Anonymous Sheffield street artist launches words and pictures project

10 February 2022

A Sheffield street artist who goes by the alias of Bubba 2000 has launched his new project across the city.

‘Words and Pictures’ consists of spray-painted quotes and images around the city, on bus stops and empty walls in a bid to create real life memes to make people smile.

Source of all images: @steelcitysnaps

The artist, who likes to keep his identity anonymous, said: “I normally come up with, or see, a phrase and use that as a springboard to create a new illustration or painting. I’ve noticed a lot of memes and motivational quotes badly photoshopped onto buildings so I figured, “Hey, why don’t I just do it in real life?” Much like the reverse advertising of artist Barbara Kruger. I like to have a conversation with strangers through this.

“In an age where everyone is screaming for attention, it’s nice to think I can make a stranger smile, especially while we’re surrounded by advertisements everywhere we look. Why not advertise ideas?”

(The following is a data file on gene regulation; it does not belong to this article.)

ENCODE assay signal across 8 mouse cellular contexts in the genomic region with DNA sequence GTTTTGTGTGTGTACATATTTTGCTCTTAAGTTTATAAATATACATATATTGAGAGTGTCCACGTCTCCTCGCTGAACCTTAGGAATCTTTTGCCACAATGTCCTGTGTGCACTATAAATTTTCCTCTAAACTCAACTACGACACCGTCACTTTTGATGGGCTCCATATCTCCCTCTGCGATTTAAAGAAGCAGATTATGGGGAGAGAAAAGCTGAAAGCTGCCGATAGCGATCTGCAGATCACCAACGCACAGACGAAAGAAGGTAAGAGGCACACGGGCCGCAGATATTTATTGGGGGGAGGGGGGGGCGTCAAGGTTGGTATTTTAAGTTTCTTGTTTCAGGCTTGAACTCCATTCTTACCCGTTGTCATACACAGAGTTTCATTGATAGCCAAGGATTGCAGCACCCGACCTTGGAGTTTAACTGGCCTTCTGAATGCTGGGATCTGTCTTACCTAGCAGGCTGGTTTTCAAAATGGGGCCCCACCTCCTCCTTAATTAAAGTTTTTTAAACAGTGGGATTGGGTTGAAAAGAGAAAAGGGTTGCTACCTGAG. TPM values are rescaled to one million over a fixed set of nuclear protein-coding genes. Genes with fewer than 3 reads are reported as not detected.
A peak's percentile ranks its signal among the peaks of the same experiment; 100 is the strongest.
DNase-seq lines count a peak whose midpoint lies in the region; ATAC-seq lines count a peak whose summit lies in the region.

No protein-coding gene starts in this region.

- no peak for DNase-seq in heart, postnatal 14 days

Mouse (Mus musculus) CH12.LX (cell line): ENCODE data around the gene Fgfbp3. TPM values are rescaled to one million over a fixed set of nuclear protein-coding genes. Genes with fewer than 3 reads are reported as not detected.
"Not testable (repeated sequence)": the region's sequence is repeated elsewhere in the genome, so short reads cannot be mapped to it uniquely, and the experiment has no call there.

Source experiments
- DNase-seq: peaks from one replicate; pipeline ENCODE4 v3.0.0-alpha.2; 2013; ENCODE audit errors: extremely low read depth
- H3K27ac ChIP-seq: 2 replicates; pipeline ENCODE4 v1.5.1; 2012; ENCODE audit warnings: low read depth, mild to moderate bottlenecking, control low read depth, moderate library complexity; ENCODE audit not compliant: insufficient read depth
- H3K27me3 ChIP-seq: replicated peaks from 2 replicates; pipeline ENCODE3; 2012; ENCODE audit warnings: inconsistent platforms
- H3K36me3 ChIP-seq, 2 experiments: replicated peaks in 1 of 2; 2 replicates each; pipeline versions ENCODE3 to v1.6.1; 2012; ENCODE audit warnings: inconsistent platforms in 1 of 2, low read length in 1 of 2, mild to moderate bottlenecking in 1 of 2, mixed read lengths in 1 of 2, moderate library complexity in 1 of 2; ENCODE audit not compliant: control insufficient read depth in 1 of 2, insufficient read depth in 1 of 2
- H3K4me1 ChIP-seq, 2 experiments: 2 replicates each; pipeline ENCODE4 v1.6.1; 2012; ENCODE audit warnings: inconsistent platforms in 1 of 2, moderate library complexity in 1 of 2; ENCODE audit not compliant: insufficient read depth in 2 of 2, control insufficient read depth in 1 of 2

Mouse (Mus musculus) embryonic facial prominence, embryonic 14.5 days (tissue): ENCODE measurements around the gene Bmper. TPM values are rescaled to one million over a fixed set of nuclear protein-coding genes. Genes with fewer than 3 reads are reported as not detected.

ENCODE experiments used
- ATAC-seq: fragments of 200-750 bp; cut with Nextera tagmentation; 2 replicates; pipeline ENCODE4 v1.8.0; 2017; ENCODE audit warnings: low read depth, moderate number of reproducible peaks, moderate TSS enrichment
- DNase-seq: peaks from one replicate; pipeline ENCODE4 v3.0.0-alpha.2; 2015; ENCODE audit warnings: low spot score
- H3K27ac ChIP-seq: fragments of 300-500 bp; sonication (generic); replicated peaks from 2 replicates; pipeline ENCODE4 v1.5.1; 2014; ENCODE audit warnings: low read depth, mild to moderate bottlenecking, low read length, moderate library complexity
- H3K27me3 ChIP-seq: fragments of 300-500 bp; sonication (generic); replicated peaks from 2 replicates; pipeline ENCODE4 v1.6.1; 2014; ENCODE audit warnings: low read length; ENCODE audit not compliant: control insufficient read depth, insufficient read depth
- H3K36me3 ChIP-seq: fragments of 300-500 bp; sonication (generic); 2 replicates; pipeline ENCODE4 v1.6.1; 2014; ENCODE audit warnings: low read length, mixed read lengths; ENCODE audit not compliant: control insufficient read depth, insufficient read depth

One of the most popular pieces was recently vandalised. It reads ‘Some people don’t applaud others, that’s why it will never be their turn’ and was spray painted onto a telephone box. After it was destroyed, the artist returned to the piece and cleverly responded with ‘And this is why your life worked out like it did!’

 

Referring to the incident, the artist, said: “It happens, it’s getting a reaction from someone, even if it means them not agreeing with what I wrote and doing it vindictively. Once you put a piece out there it doesn’t belong to you any more, it has it’s own life. It would be nice if some of the pieces could stay up for longer for more folk to enjoy but if someone destroys a piece, well, they’ve just cleared a spot for me to create something new.”

Street art is developing into a more widely appreciated art form, with projects like this driving the movement forward.

He added: “I remember taking my stuff into galleries, even coffee shops, and asking them if I could stick some pieces up to be told “No, that’s not proper art” so it’s great that it’s being more widely accepted.”

 

Written by Madison Burgess

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